Some land buyers shy away from wooded lots because of the work or unknowns involved with clearing. However, the value in forests can lead to an impressive return on investment IF you understand what your trees are worth. Professional forester and rural land owner, Jim Mize, shares how to determine market values.
The family homeplace sits in the middle of a hundred acres of hardwoods, mostly hickory, beech and oak trees. A few pines and other hardwoods are scattered through the forest. These are mature trees and could readily be sold locally for furniture manufacture.
Though we may sell this timber sometime in the future, for now, these trees are worth more to us standing. Or as an economist might say, for us, the non-market value of these trees exceeds the market value.
This raises an interesting question, namely, what is a forest worth?
Market values are relatively easy to determine.
You can have a commercial forester provide an estimate of what your timber might bring if harvested. And in some situations, your land may deliver other cash values.
For example, a hunting club may be interested in leasing your land and you can determine the market value of such an arrangement. In other cases, various easements may be available that allow you to retain ownership while the land provides other values. For instance, if your land is in a watershed where water quality is dependent on the forest, a long-term lease may create monetary value.
But it’s the non-monetary value of a forest that is more difficult to estimate, and according to some estimates, the invisible benefits of trees exceed those we see and normally think about.
Recently, the Boston Consulting Group (BCG) performed such an analysis and estimated that the non-monetary value of a forest far exceeds its commercial value.
The BCG categorized the value of forests into four groups: commercial, climate-regulatory, environmental and social.
The commercial value of forests mentioned above, such as timber harvest, is just the beginning of how forests impact our economy. The BCG notes that forest management, manufacturing and retail all benefit commercially. Products include wood and fiber derivatives such as furniture and paper. Often, wood and paper products enable the manufacture of other goods.
In Florida, for example, the American Forest and Paper Association estimates that approximately half the state is forested and the value of wood and paper shipments exceeds $7 billion.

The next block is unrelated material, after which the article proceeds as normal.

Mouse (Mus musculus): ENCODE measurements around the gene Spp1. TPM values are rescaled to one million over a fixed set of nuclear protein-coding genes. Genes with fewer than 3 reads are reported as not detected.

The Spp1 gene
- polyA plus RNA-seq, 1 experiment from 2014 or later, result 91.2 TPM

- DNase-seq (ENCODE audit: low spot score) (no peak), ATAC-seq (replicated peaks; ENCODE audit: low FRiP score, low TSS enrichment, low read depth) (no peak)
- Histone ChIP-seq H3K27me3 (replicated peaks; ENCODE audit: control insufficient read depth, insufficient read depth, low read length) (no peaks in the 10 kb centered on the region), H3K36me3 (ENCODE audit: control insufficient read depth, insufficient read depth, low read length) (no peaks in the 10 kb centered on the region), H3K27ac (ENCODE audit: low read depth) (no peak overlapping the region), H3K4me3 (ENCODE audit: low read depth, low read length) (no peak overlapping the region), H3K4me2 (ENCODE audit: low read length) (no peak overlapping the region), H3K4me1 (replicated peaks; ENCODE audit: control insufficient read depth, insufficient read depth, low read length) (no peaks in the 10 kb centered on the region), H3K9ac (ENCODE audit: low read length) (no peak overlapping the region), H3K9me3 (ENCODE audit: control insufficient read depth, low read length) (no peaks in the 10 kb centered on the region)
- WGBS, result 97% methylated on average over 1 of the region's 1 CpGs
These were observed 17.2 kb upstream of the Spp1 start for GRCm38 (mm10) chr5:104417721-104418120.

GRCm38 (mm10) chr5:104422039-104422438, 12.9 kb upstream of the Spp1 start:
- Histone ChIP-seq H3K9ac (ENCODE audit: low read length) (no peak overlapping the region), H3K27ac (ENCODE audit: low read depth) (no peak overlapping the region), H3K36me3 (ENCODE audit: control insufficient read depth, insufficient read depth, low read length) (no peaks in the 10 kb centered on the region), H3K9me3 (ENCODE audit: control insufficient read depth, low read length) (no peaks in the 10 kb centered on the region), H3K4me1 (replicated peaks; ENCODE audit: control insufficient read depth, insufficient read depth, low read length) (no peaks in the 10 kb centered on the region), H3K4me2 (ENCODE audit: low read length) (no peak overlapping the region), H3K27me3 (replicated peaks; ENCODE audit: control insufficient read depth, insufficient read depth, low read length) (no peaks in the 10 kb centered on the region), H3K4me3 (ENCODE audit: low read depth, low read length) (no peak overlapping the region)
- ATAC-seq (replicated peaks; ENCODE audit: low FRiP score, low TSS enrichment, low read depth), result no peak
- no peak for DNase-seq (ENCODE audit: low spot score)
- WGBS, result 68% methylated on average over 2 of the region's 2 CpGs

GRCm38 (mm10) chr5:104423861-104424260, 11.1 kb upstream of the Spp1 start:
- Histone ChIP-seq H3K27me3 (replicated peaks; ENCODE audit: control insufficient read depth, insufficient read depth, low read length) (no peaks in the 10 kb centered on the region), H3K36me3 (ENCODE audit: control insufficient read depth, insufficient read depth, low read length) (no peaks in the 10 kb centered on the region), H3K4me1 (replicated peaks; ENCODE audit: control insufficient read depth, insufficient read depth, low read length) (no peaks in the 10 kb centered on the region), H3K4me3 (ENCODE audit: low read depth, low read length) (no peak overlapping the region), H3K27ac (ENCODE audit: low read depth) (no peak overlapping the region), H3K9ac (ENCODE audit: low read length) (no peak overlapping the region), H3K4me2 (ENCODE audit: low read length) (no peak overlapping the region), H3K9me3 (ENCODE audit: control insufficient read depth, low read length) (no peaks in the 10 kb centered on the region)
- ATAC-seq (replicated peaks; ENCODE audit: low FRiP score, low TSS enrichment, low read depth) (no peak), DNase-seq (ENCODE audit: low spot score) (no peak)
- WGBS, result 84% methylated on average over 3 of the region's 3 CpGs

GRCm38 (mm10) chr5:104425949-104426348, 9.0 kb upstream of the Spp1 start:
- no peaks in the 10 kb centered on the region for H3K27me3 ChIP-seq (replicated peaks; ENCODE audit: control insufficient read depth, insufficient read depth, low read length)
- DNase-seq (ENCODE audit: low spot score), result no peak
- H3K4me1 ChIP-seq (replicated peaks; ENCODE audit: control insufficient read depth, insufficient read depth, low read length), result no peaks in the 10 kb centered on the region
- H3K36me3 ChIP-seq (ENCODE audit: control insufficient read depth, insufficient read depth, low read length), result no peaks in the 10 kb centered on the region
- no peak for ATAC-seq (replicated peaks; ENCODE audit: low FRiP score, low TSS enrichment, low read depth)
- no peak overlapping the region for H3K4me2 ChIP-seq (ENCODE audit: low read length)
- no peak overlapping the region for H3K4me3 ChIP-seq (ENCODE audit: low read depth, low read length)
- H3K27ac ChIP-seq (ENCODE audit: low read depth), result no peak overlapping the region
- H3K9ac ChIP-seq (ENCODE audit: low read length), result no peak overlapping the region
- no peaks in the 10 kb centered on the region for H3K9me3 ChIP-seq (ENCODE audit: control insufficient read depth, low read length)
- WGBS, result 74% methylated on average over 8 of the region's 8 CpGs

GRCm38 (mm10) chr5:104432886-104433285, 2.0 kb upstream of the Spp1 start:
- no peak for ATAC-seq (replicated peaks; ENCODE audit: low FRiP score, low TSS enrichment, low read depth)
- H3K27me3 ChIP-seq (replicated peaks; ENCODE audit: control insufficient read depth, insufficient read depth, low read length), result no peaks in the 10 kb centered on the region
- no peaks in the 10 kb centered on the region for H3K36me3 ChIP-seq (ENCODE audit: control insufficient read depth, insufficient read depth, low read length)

Woodland products such as fruits, honey and mushrooms also contribute to the economy, though in smaller amounts.
According to the BCG, this category is the highest value of the four. “Trees regulate the climate in two ways,” they claim.
First, trees absorb carbon dioxide and release oxygen during photosynthesis. This captures the carbon and retains it for the most part as long as the wood is not burned or decays.
Second, trees regulate temperature and precipitation through transpiration and evaporation of water stored in the forest. This release of water aids in local precipitation.
According to the BCG, the climate-regulatory contribution of forests is their greatest value.
Globally, they estimate that this role of forests may exceed the value of the world’s stock markets.
Forests provide a number of environmental benefits. For example, trees absorb harmful particles from the air and filter water, cleaning both in the process.
In areas prone to erosion, trees create elaborate root systems holding soil in place. In mountainous areas, trees prevent rock slides and in coastal areas they provide protection from high tides and storm surges.
The wildlife value of forests falls into this category as well. Forests provide food and habitat for game and non-game species while supporting diverse ecosystems.
Perhaps this category is the one we most often think about when we consider the value of standing forests. Recreation activities fit in this group and include hiking, bird watching, fishing, hunting, camping and a host of other activities in the woods.
These activities also have economic value as they create jobs and contribute to local economies. Often, these economies are rural and dependent upon the income generated by people spending time outdoors and spending money to do so. Local food and lodging are good examples of how we contribute to rural economies by going outdoors.
Interestingly, the BCG estimates this category of economic value may be the smallest of the four. Yet, it may be the one we think about most when considering the value of a wilderness area, park or national forest.
Or in the case of our homeplace, our forest provides a pleasant place to escape, explore and relax. The wildlife we see are a form of entertainment. Deer, turkeys and the occasional bear cross our fields and provide a hint of the forest’s occupants.
One day, our timber will be harvested and create value across the community. In the meantime, the forest generates value while it grows, protects the environment and provides an outdoor destination.
The Boston Consulting Group was founded in 1963 and has grown into a global consulting firm with over 21,000 employees. They consult in diverse fields including management, data science and other areas. Their study, “The Staggering Value of Forests - - and How to Save Them” was published on June 9, 2020 and is available on their website at www.bcg.com/publications/2020/the-staggering-value-of-forests-and-how-to-save-them.aspx.